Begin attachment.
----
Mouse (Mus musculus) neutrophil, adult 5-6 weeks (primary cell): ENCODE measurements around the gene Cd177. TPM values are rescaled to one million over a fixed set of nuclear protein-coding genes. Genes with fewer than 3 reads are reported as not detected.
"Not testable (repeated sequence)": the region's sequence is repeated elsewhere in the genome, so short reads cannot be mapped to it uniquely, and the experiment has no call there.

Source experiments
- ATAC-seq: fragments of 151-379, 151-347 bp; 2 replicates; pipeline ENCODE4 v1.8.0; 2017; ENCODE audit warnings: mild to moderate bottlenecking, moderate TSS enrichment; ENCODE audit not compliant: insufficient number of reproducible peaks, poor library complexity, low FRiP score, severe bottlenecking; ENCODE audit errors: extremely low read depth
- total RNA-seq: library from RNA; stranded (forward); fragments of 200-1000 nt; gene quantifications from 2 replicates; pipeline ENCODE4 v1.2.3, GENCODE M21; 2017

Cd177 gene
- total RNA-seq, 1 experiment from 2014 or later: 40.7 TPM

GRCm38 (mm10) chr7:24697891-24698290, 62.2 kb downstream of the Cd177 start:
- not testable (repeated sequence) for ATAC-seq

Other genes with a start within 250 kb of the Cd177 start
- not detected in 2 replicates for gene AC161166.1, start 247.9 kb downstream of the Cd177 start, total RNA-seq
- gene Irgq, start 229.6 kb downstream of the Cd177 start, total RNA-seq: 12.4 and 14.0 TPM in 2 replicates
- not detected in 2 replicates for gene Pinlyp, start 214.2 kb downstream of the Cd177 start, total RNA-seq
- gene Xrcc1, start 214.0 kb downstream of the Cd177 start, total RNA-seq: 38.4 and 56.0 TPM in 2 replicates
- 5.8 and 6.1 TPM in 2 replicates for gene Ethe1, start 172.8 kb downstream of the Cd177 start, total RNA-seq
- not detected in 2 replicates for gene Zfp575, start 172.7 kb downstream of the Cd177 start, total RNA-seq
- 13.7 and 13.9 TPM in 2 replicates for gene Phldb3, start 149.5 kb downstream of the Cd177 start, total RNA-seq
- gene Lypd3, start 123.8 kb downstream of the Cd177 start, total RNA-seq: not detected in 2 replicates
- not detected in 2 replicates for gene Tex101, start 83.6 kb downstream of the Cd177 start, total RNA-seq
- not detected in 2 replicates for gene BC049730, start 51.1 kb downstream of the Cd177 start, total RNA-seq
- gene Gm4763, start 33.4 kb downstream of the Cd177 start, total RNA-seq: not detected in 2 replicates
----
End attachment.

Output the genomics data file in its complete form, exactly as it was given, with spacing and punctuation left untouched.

Mouse (Mus musculus) neutrophil, adult 5-6 weeks (primary cell): ENCODE measurements around the gene Cd177. TPM values are rescaled to one million over a fixed set of nuclear protein-coding genes. Genes with fewer than 3 reads are reported as not detected.
"Not testable (repeated sequence)": the region's sequence is repeated elsewhere in the genome, so short reads cannot be mapped to it uniquely, and the experiment has no call there.

Source experiments
- ATAC-seq: fragments of 151-379, 151-347 bp; 2 replicates; pipeline ENCODE4 v1.8.0; 2017; ENCODE audit warnings: mild to moderate bottlenecking, moderate TSS enrichment; ENCODE audit not compliant: insufficient number of reproducible peaks, poor library complexity, low FRiP score, severe bottlenecking; ENCODE audit errors: extremely low read depth
- total RNA-seq: library from RNA; stranded (forward); fragments of 200-1000 nt; gene quantifications from 2 replicates; pipeline ENCODE4 v1.2.3, GENCODE M21; 2017

Cd177 gene
- total RNA-seq, 1 experiment from 2014 or later: 40.7 TPM

GRCm38 (mm10) chr7:24697891-24698290, 62.2 kb downstream of the Cd177 start:
- not testable (repeated sequence) for ATAC-seq

Other genes with a start within 250 kb of the Cd177 start
- not detected in 2 replicates for gene AC161166.1, start 247.9 kb downstream of the Cd177 start, total RNA-seq
- gene Irgq, start 229.6 kb downstream of the Cd177 start, total RNA-seq: 12.4 and 14.0 TPM in 2 replicates
- not detected in 2 replicates for gene Pinlyp, start 214.2 kb downstream of the Cd177 start, total RNA-seq
- gene Xrcc1, start 214.0 kb downstream of the Cd177 start, total RNA-seq: 38.4 and 56.0 TPM in 2 replicates
- 5.8 and 6.1 TPM in 2 replicates for gene Ethe1, start 172.8 kb downstream of the Cd177 start, total RNA-seq
- not detected in 2 replicates for gene Zfp575, start 172.7 kb downstream of the Cd177 start, total RNA-seq
- 13.7 and 13.9 TPM in 2 replicates for gene Phldb3, start 149.5 kb downstream of the Cd177 start, total RNA-seq
- gene Lypd3, start 123.8 kb downstream of the Cd177 start, total RNA-seq: not detected in 2 replicates
- not detected in 2 replicates for gene Tex101, start 83.6 kb downstream of the Cd177 start, total RNA-seq
- not detected in 2 replicates for gene BC049730, start 51.1 kb downstream of the Cd177 start, total RNA-seq
- gene Gm4763, start 33.4 kb downstream of the Cd177 start, total RNA-seq: not detected in 2 replicates